Kentucky Sports

Epps, Harper have big plans for Kentucky

Makayla Epps and Linnae Harper come from two very different places.

Epps is a product of little Lebanon, Ky., while Harper was born and raised below the skyscrapers of Chicago.

Last week, the two high school basketball standouts palled around in Harper's hometown as McDonald's All-Americans. Next season, they'll be together again as Kentucky Wildcats.

So what was the common trait that brought together two very talented girls with two very different backgrounds?

They both clicked with UK Coach Matthew Mitchell.

"It's almost like a home away from home," Harper said. "When we're there it's like we're almost one of his children. He takes care of us. ... He really didn't act like it was a visit. He just acted like it was a typical day for him.

"And that's one thing I love about Coach Mitchell — he's always himself. Being around him makes me be a better person."

For Epps, signing on with Mitchell and the Cats might seem like a no-brainer.

The Marion County standout is the daughter of former UK point guard Anthony Epps, who was a key player on the men's 1996 national championship team.

But Epps first committed to Louisville along with friend and teammate Kyvin Goodin-Rogers, who is also regarded as a Top 100 recruit by ESPN.

Both players had a falling out with U of L Coach Jeff Walz, and the pair decommitted from the Cardinals last year. Within a few weeks, they were Wildcats.

The decision to go to Kentucky was all about relationships.

"Me and Coach Walz just didn't click on some aspects that me and Coach Mitchell clicked on," Epps said. "I tried to look for a college coach that's more like my high school coach, because I played for him for seven years. I had to find a coach like him, and I found that in Mitchell more than I did Coach Walz."

Like Marion County Coach Trent Milby, Epps said Mitchell is hard on players when he has to be, but he also has some fun along the way.

Winning is a big deal to Epps and Harper, but they got into the sport because they had fun doing it.

At Kentucky, they think they can have it all.

To illustrate the fun factor of UK basketball, both point guards flashed back to October's Big Blue Madness in Rupp Arena.

The atmosphere was amazing, they said, but the highlight was Mitchell's dance moves, which have become a Madness tradition in recent years.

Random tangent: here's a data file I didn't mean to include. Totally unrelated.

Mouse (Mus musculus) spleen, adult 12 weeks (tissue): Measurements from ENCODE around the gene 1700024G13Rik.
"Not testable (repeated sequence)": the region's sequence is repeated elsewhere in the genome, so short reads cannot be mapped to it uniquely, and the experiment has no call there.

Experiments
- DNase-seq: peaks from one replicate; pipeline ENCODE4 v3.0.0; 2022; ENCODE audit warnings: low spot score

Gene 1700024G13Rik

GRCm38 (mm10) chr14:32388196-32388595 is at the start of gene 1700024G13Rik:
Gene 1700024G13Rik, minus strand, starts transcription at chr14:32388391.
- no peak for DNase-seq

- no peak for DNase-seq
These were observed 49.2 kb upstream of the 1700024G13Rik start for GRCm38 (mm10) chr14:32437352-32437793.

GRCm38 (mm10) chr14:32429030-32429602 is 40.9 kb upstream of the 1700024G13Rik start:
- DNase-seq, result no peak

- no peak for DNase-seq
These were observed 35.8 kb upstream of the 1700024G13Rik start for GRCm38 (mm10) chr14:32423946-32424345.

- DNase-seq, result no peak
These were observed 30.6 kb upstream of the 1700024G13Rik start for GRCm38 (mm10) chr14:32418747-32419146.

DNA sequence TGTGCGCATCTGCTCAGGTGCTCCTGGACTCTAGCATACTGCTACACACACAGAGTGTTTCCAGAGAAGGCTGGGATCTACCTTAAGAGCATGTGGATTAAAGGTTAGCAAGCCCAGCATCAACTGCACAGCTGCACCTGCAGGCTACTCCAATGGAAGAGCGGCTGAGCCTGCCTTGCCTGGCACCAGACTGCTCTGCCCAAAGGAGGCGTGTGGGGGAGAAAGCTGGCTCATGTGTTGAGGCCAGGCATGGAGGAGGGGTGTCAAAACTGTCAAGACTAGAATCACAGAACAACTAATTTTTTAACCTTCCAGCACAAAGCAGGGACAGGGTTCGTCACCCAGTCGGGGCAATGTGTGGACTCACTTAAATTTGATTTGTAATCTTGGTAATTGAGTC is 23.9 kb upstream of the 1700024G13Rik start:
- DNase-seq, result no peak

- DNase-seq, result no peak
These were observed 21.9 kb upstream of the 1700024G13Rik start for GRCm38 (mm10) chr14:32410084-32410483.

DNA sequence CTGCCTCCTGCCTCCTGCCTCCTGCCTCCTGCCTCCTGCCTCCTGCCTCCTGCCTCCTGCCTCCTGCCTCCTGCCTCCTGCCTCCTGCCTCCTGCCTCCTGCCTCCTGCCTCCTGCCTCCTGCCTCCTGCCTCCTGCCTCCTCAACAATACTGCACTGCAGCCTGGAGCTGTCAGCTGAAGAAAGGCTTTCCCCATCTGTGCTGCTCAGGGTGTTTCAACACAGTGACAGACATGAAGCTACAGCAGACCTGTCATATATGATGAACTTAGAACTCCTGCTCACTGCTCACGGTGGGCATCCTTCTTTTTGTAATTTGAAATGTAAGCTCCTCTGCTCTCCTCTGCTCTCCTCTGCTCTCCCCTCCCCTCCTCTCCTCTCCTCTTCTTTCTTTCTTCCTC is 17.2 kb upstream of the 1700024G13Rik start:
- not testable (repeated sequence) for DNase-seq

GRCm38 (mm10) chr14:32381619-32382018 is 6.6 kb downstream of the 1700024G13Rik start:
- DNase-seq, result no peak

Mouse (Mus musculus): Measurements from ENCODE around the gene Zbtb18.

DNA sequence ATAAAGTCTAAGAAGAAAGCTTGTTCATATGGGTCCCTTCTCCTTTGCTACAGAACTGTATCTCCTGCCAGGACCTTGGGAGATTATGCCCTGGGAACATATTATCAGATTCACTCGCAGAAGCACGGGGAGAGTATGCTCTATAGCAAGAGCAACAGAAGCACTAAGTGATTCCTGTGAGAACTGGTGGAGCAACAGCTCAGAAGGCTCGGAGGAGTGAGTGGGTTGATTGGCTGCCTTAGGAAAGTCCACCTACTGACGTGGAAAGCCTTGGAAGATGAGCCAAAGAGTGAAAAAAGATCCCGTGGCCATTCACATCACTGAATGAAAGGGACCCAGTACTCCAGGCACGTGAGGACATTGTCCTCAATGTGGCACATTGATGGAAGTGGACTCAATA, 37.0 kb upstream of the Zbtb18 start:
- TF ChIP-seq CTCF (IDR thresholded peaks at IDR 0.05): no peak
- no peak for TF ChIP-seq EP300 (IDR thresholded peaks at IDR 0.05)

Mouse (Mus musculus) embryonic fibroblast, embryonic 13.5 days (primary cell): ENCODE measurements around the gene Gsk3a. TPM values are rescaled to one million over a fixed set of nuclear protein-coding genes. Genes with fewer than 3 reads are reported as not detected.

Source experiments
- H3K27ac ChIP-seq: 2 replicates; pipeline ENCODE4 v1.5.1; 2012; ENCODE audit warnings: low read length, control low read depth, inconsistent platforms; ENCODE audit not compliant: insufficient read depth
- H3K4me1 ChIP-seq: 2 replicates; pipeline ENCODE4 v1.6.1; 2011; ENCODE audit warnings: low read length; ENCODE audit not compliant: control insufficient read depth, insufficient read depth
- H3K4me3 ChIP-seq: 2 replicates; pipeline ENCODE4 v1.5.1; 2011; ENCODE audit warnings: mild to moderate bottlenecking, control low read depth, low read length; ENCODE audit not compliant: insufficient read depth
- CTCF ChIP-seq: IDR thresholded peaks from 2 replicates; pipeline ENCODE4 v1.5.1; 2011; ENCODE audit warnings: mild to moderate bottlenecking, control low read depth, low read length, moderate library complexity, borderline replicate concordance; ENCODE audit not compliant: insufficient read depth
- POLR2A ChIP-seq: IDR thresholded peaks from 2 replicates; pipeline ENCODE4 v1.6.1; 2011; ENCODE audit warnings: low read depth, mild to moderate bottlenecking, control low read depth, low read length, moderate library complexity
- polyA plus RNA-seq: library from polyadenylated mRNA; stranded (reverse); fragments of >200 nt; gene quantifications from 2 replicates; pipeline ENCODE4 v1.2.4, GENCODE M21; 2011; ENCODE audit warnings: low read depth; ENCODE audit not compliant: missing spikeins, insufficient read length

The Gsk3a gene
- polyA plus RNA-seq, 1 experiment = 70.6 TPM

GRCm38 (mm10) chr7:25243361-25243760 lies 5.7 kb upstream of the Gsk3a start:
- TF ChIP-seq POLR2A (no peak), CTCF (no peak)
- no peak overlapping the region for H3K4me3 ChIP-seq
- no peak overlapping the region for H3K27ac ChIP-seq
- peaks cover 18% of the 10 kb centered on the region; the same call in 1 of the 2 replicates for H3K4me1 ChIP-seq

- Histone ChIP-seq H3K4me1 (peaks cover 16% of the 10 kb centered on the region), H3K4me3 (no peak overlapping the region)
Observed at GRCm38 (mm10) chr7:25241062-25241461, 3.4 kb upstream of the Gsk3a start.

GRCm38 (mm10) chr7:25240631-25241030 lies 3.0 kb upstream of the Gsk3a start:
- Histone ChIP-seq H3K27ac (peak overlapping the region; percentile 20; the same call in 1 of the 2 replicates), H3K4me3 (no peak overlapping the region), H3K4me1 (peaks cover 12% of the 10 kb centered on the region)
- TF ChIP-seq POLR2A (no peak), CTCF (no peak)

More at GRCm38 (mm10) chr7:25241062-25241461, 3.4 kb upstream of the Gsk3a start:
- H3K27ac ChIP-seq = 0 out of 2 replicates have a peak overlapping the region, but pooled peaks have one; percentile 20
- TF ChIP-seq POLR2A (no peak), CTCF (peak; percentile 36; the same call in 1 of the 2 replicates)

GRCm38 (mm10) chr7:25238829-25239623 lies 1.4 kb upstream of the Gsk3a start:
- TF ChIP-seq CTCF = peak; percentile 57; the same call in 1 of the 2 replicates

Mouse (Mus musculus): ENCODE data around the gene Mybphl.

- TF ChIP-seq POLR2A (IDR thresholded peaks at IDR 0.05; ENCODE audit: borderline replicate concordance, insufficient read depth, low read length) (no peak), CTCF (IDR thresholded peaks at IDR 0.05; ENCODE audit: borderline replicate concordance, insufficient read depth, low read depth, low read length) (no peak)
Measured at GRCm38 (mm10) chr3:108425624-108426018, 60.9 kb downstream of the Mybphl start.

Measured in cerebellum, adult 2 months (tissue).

This season it was an MC Hammer tribute that neither player was expecting.

"I didn't know he could move like that," Epps said with a laugh. "He's older, so I didn't know Coach had that in him."

"He killed the stage," Harper added. "He did his thing and the crowd went nuts."

Both players know when to have fun and when to get serious.

Kentucky has been to a school-record four consecutive NCAA Tournaments, and the Cats have advanced to the Elite Eight in three of those.

The past two seasons have ended with losses to UConn, and both defeats left Mitchell and company needing just one more victory to make the first Final Four in program history.

This season's loss was ugly — an 83-53 rout at the hands of the Huskies.

Epps and Harper didn't get to see much of that game. They were at the University of Chicago participating in the McDonald's skills competition, but they saw the final score at the end of the night and cringed at the reminder.

It was another UK season that ended one victory short of the next step.

Getting to the Final Four is something that Mitchell discussed with both players during their recruitment.

Now Epps and Harper will have four chances to help their coach take Kentucky basketball to the next level.

"He's always talked about getting over that hump of the Elite Eight," Epps said. "UConn's got us two years in a row, so next year we're going to come in and work. And I think what we've got coming in with me, Kyvin and Linnae and what we have coming back, I think we can help Coach Mitchell get over that hump."

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